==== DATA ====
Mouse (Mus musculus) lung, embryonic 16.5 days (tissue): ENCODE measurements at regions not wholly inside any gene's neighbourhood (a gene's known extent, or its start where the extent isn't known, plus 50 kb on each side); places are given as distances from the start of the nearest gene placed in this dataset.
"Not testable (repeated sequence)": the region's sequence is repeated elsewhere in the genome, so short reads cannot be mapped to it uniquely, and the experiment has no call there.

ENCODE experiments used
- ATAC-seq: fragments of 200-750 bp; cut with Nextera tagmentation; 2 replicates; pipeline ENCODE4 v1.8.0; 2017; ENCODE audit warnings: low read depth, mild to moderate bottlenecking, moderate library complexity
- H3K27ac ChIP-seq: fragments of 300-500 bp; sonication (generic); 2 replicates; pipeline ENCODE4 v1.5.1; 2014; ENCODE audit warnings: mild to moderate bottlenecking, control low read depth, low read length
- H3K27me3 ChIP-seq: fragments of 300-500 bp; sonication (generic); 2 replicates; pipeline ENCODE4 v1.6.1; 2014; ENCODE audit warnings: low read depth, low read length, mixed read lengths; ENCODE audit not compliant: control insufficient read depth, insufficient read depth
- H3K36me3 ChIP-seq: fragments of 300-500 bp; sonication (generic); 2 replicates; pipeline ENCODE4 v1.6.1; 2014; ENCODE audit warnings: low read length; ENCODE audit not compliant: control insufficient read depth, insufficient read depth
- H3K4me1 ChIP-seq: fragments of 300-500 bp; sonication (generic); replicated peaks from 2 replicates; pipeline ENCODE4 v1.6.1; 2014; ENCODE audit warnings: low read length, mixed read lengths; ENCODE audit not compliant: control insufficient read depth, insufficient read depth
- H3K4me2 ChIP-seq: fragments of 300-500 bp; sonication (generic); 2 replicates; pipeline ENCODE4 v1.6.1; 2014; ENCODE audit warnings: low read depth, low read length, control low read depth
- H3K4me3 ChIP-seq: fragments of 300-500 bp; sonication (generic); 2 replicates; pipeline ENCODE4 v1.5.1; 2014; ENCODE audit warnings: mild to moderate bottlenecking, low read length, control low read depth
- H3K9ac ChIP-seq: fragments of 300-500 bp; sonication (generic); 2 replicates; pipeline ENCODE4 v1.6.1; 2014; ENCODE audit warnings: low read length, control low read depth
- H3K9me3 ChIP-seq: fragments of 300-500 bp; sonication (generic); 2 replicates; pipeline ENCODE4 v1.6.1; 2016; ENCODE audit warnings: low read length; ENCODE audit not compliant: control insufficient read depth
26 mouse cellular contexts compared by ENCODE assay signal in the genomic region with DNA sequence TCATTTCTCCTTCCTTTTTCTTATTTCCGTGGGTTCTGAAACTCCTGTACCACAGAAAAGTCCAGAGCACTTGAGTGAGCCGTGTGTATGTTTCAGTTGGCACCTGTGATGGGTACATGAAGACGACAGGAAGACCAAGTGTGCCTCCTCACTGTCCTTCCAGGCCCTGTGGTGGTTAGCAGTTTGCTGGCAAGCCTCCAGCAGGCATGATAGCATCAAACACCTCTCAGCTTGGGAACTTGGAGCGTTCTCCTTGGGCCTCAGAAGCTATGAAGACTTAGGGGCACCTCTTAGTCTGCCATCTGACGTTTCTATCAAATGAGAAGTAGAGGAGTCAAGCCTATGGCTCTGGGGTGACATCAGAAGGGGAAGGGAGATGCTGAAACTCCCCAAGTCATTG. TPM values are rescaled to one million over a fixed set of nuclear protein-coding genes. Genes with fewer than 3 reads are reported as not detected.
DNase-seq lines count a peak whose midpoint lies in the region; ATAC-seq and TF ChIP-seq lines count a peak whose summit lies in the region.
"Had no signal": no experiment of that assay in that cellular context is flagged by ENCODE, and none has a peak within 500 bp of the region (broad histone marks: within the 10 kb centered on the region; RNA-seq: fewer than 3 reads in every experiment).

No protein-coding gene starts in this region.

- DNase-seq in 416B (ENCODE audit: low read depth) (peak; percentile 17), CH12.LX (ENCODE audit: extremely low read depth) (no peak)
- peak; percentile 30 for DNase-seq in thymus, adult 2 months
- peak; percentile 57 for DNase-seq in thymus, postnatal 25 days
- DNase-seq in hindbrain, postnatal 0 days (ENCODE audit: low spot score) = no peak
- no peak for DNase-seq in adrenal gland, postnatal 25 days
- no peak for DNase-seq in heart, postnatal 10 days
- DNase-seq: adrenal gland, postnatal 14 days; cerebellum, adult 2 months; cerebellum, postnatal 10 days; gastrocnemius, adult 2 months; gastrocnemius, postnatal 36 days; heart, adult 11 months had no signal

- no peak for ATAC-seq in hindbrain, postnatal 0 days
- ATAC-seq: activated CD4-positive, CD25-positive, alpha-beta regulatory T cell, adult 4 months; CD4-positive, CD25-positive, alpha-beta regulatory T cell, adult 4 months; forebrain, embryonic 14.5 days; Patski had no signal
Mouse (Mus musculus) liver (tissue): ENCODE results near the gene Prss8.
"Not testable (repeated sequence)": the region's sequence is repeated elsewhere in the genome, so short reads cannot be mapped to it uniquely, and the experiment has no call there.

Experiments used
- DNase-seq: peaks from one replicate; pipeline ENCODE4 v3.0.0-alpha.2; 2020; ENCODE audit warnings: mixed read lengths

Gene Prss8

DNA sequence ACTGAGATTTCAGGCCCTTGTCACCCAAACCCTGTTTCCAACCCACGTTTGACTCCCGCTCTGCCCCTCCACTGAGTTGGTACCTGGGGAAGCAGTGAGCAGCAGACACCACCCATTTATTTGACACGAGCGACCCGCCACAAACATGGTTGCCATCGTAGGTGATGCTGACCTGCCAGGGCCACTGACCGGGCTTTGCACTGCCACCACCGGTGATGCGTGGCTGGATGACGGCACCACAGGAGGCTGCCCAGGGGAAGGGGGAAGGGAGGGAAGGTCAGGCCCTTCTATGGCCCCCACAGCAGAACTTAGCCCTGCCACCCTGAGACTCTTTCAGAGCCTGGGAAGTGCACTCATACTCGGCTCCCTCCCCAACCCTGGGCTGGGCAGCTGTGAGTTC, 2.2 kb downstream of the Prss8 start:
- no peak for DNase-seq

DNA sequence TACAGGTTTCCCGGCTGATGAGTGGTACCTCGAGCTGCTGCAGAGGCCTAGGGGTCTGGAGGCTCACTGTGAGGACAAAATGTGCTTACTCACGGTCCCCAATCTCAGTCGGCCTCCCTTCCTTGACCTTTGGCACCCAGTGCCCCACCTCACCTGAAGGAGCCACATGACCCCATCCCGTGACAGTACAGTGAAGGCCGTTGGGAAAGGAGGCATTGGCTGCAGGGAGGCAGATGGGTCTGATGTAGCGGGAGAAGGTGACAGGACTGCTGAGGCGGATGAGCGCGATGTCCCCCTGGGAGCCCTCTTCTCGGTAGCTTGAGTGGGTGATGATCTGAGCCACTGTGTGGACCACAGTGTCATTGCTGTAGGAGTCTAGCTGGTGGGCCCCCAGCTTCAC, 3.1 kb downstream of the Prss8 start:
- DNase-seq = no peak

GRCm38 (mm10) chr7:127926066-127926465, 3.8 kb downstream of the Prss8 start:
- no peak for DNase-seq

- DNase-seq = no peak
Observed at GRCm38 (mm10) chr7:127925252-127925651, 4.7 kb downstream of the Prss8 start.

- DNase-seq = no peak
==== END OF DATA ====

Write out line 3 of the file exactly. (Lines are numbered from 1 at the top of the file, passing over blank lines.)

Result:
ENCODE experiments used